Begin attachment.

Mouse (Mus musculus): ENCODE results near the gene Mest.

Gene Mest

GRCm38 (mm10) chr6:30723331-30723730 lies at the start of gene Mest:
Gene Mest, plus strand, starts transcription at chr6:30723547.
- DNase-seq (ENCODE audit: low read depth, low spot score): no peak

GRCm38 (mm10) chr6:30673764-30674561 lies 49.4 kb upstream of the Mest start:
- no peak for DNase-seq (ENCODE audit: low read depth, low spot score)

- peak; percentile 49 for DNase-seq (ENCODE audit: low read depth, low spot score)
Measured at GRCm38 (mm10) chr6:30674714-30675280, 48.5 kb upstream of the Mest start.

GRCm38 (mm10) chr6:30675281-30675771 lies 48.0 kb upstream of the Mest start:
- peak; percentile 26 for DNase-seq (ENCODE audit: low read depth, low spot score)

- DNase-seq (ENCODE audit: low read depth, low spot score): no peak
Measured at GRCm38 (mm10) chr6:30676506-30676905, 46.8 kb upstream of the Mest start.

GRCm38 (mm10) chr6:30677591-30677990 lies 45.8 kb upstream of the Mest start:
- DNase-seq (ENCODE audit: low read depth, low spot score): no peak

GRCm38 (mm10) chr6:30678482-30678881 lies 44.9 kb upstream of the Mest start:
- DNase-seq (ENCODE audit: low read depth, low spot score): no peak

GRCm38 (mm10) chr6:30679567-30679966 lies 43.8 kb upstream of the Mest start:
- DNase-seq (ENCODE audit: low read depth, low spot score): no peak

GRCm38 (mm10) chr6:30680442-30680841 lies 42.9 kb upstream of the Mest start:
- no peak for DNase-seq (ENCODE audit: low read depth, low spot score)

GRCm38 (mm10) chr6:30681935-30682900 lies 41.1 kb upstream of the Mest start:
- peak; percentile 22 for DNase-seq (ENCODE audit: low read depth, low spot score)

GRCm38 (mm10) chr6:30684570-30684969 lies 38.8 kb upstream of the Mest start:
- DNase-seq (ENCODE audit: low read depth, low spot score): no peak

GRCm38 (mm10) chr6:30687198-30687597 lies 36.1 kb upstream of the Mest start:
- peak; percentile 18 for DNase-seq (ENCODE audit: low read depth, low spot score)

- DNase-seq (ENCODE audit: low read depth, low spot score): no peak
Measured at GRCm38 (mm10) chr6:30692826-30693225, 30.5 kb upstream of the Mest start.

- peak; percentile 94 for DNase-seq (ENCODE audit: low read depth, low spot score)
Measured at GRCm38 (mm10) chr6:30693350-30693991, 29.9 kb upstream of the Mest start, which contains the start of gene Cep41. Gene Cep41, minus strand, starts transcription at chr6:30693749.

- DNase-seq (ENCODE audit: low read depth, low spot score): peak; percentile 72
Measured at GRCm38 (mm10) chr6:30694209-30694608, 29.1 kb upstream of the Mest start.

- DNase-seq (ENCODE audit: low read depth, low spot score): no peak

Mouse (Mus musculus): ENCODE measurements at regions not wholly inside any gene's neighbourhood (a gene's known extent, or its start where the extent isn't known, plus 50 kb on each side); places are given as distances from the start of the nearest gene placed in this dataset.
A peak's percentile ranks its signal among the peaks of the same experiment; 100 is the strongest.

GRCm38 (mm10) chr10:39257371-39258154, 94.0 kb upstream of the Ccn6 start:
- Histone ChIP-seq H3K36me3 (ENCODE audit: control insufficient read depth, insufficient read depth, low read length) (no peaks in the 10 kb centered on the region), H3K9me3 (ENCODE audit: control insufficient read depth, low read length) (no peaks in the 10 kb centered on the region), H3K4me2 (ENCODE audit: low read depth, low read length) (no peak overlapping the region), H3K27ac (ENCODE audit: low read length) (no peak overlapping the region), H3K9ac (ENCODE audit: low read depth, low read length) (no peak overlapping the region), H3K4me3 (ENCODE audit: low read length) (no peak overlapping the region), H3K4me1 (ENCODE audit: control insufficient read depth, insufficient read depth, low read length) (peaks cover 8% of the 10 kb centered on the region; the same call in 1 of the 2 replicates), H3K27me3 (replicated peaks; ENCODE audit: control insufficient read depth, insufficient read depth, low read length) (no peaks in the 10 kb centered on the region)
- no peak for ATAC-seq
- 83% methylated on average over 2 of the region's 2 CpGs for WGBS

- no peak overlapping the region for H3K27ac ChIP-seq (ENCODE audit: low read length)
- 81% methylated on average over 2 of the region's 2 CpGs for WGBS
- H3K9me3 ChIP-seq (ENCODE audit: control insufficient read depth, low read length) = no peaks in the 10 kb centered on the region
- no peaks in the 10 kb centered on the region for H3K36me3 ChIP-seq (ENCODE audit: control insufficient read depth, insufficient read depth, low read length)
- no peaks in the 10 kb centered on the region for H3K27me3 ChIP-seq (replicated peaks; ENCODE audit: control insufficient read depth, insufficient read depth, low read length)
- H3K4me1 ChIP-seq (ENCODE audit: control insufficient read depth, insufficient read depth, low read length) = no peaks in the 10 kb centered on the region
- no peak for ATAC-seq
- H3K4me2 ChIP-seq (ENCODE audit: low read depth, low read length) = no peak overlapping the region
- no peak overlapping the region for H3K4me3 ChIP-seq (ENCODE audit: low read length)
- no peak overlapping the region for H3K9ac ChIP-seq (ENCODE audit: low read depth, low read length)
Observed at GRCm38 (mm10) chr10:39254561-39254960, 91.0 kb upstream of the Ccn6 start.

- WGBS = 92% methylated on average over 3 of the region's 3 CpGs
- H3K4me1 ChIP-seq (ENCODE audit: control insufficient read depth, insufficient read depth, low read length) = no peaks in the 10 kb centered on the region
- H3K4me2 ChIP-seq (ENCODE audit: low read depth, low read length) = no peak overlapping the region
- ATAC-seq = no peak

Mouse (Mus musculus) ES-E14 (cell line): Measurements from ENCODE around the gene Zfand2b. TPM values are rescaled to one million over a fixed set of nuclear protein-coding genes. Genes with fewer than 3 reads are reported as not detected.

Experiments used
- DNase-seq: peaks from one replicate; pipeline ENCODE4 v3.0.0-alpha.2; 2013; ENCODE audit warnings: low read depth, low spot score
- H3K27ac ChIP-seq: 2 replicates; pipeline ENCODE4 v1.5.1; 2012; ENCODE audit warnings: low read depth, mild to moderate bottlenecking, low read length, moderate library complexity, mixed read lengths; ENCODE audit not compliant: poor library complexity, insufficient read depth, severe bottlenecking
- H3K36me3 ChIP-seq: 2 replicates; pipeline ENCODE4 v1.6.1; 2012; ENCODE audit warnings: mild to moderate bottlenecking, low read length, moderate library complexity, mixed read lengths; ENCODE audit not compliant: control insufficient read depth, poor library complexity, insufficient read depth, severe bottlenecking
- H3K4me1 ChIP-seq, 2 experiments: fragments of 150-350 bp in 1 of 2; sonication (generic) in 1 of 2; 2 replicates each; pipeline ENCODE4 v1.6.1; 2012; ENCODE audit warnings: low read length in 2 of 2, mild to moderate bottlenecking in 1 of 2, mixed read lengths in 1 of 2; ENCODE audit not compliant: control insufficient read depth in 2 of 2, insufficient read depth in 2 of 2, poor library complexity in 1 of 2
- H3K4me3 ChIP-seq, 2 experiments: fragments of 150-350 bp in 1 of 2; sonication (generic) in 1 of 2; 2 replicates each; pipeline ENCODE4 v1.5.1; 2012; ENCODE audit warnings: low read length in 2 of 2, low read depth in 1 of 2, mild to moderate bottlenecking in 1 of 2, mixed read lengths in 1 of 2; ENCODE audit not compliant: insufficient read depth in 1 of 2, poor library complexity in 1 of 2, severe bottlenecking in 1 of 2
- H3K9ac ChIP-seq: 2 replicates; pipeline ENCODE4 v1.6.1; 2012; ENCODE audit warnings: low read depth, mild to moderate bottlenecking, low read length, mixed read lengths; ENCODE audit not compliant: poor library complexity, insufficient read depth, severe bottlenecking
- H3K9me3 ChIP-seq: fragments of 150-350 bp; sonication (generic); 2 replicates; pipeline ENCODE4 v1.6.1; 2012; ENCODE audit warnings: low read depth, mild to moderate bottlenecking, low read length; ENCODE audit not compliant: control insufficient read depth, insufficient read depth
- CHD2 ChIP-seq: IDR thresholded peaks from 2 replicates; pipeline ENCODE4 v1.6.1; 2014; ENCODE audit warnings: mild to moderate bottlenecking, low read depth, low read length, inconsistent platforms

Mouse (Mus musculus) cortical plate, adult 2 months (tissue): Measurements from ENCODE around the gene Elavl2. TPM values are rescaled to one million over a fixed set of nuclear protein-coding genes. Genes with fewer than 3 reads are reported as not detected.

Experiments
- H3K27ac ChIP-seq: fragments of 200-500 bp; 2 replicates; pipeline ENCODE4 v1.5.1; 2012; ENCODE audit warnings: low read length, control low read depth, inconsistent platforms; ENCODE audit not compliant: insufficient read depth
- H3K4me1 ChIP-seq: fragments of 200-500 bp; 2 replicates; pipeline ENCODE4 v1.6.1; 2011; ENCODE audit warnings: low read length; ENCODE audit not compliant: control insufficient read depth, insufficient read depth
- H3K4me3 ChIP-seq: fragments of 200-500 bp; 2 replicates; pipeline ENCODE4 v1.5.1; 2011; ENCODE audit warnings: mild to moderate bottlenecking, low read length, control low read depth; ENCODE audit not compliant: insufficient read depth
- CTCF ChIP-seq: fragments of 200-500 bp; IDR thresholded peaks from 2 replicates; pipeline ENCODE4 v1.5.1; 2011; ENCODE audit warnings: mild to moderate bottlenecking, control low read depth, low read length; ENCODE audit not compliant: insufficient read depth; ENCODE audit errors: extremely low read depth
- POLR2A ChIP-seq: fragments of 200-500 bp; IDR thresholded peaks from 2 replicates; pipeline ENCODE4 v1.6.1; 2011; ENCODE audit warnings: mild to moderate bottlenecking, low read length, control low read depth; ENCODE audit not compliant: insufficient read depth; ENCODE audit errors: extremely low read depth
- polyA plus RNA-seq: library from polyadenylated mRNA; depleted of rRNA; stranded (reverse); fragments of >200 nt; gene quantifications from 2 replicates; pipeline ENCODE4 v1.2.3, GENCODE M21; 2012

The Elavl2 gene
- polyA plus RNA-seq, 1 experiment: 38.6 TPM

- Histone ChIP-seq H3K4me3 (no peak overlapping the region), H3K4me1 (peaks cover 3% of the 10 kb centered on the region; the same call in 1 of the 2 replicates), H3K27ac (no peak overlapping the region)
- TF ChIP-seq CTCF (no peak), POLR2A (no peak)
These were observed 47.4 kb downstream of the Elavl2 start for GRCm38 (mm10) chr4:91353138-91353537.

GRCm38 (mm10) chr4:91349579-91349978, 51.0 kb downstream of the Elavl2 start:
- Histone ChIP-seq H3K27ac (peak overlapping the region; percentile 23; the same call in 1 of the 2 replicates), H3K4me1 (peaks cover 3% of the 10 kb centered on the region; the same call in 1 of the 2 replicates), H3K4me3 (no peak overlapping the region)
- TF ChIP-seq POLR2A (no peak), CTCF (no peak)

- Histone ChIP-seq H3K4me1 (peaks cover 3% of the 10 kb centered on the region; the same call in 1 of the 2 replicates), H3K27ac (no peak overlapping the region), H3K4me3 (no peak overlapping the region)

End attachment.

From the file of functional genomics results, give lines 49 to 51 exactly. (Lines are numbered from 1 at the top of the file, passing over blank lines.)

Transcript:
- no peak overlapping the region for H3K4me3 ChIP-seq (ENCODE audit: low read length)
- no peak overlapping the region for H3K9ac ChIP-seq (ENCODE audit: low read depth, low read length)
Observed at GRCm38 (mm10) chr10:39254561-39254960, 91.0 kb upstream of the Ccn6 start.